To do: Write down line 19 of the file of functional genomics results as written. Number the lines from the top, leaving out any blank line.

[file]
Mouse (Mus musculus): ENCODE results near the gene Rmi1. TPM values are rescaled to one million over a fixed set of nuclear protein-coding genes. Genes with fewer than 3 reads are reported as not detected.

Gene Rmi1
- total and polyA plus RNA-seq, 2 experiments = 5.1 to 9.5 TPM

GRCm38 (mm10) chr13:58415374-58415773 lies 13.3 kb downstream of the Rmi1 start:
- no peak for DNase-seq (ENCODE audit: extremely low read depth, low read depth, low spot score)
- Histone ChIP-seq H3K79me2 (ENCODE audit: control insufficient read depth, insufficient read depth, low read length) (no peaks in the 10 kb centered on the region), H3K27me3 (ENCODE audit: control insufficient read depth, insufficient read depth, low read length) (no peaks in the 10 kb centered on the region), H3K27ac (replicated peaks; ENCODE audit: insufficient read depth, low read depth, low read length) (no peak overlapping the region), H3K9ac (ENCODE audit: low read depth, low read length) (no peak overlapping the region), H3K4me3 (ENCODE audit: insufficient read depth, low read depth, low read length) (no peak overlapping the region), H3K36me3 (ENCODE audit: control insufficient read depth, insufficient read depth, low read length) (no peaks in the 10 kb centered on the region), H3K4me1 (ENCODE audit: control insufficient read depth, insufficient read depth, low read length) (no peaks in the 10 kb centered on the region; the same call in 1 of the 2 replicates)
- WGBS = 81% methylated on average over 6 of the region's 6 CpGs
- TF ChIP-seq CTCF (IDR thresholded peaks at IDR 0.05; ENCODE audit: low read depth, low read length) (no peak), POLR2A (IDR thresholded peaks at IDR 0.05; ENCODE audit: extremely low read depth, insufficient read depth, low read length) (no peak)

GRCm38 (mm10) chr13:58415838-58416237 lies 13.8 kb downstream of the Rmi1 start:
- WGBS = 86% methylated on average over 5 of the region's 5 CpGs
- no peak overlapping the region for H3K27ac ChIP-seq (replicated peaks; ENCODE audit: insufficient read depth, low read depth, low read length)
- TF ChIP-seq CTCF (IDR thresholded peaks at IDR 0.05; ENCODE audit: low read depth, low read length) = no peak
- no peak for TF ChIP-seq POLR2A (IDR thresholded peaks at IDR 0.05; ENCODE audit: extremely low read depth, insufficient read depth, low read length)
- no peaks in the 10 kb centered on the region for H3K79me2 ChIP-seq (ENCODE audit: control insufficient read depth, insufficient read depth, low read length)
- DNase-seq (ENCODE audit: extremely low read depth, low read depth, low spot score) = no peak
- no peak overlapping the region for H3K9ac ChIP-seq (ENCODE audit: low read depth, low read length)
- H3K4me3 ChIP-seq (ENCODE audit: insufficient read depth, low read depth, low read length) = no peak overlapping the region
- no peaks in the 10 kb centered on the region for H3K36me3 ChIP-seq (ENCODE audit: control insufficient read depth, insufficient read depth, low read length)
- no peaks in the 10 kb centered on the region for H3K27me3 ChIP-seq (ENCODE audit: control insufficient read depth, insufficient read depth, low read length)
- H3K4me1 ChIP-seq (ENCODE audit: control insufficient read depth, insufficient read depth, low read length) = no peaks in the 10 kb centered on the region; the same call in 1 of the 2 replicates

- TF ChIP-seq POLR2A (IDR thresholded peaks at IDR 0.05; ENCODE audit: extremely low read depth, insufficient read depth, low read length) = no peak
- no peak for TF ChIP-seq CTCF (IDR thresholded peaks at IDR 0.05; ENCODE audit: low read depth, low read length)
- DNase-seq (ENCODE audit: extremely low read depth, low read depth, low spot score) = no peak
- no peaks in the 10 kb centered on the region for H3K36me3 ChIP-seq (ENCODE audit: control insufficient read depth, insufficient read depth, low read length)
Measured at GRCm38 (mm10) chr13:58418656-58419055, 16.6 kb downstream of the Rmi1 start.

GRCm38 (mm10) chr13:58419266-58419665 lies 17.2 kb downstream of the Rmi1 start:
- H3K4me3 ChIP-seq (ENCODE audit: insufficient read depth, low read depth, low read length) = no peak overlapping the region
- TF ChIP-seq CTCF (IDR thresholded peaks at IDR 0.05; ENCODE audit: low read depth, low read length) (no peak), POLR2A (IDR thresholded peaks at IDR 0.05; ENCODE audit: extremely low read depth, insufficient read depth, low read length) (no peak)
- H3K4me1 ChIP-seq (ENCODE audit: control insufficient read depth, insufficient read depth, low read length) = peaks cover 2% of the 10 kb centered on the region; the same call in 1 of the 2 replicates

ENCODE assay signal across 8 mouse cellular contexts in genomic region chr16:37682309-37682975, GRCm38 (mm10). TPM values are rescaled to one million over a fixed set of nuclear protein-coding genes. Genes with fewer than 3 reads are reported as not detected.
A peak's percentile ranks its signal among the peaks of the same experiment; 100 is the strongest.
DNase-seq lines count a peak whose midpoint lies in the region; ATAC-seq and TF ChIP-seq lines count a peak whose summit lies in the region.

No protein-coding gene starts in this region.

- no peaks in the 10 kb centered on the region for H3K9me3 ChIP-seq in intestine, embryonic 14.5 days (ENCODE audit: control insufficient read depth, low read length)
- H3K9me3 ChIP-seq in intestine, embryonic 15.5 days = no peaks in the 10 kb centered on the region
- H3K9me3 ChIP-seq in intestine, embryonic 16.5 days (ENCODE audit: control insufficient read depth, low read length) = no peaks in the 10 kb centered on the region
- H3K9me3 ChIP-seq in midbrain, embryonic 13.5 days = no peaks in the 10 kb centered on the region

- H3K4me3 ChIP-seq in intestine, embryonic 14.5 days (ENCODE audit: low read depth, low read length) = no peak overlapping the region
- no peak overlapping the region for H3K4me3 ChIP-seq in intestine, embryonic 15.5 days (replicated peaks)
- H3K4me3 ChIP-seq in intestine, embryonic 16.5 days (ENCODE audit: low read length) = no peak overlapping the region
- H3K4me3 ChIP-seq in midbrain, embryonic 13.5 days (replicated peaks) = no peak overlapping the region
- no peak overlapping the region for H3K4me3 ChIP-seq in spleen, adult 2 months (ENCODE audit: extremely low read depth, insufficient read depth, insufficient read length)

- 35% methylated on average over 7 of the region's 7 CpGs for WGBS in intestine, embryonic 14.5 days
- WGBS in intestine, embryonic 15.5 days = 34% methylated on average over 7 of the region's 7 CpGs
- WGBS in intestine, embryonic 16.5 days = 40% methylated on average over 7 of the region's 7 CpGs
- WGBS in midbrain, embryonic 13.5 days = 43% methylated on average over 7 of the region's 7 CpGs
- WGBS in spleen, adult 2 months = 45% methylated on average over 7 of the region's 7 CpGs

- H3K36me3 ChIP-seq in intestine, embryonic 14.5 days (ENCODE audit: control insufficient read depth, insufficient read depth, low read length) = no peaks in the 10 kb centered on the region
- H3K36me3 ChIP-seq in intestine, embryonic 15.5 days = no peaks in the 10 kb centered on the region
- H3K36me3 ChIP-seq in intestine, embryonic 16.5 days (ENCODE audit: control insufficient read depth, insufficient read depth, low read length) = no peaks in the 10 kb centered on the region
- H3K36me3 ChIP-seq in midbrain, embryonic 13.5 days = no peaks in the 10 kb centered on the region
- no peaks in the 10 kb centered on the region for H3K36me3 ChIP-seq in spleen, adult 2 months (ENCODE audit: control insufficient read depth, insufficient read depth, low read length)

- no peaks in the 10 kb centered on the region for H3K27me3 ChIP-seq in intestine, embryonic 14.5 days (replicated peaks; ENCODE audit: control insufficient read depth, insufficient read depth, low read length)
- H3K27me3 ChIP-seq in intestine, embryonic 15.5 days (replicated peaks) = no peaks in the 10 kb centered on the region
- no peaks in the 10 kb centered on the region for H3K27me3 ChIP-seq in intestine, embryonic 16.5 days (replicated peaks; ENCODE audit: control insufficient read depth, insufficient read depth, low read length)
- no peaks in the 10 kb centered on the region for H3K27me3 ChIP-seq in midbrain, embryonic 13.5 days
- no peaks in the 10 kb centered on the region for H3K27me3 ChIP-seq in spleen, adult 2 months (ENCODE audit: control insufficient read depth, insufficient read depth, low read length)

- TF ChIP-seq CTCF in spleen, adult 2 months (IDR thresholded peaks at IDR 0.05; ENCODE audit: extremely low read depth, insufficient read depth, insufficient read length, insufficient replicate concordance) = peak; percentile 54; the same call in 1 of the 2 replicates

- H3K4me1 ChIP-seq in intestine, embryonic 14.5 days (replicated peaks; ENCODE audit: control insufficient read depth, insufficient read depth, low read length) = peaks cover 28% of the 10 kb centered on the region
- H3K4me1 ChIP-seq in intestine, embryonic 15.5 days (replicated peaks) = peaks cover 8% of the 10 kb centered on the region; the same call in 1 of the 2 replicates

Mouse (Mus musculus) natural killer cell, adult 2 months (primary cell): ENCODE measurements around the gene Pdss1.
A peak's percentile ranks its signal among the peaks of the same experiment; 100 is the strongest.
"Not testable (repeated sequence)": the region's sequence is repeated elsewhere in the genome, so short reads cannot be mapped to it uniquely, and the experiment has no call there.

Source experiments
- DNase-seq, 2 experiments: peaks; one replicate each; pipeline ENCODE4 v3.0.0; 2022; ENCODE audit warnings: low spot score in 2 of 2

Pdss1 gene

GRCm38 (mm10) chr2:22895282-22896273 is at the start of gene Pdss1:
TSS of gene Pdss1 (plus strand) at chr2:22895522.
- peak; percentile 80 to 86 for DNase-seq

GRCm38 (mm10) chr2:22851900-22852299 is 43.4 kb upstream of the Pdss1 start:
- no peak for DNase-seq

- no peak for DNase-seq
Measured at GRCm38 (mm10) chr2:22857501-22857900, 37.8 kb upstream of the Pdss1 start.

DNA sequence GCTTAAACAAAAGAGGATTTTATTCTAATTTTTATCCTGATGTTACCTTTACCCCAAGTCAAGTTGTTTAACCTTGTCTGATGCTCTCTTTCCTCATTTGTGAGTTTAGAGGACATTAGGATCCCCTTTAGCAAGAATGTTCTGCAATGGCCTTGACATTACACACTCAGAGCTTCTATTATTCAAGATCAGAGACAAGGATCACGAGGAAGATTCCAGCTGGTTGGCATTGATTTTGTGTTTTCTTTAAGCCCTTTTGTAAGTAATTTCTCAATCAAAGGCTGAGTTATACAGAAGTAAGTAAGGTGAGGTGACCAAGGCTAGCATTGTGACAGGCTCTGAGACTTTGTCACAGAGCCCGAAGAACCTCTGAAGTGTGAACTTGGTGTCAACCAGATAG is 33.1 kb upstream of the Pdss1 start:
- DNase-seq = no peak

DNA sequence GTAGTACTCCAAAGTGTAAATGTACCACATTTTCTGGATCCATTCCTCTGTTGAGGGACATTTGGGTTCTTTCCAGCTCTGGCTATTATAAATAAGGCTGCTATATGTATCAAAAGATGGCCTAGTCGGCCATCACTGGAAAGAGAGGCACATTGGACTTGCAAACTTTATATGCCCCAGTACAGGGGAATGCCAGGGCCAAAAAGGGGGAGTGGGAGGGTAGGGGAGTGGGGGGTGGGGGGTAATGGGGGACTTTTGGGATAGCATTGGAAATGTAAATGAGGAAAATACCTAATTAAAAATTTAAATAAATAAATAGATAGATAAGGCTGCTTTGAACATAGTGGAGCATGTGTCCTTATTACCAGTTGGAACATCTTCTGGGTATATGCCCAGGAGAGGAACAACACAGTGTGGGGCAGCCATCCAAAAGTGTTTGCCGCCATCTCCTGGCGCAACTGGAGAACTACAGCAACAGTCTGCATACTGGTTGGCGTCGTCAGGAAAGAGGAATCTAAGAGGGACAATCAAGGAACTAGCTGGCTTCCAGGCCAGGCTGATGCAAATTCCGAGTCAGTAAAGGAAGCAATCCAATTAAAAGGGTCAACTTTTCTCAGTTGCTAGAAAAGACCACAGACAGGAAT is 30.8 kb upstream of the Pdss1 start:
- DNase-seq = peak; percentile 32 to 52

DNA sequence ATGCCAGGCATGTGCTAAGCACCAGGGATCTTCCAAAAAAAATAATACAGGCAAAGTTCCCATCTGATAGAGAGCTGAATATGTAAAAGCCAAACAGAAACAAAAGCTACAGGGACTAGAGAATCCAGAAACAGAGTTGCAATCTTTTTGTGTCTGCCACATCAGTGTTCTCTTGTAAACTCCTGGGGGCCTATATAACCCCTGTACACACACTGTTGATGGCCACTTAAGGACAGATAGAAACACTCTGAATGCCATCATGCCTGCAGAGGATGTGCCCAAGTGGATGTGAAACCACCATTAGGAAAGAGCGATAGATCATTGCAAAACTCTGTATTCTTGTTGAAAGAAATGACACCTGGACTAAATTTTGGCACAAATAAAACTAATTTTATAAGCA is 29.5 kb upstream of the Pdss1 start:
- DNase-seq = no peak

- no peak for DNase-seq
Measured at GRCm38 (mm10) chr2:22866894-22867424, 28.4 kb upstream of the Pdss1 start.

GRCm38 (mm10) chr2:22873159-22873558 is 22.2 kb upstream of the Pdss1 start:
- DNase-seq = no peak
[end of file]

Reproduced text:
- no peaks in the 10 kb centered on the region for H3K27me3 ChIP-seq (ENCODE audit: control insufficient read depth, insufficient read depth, low read length)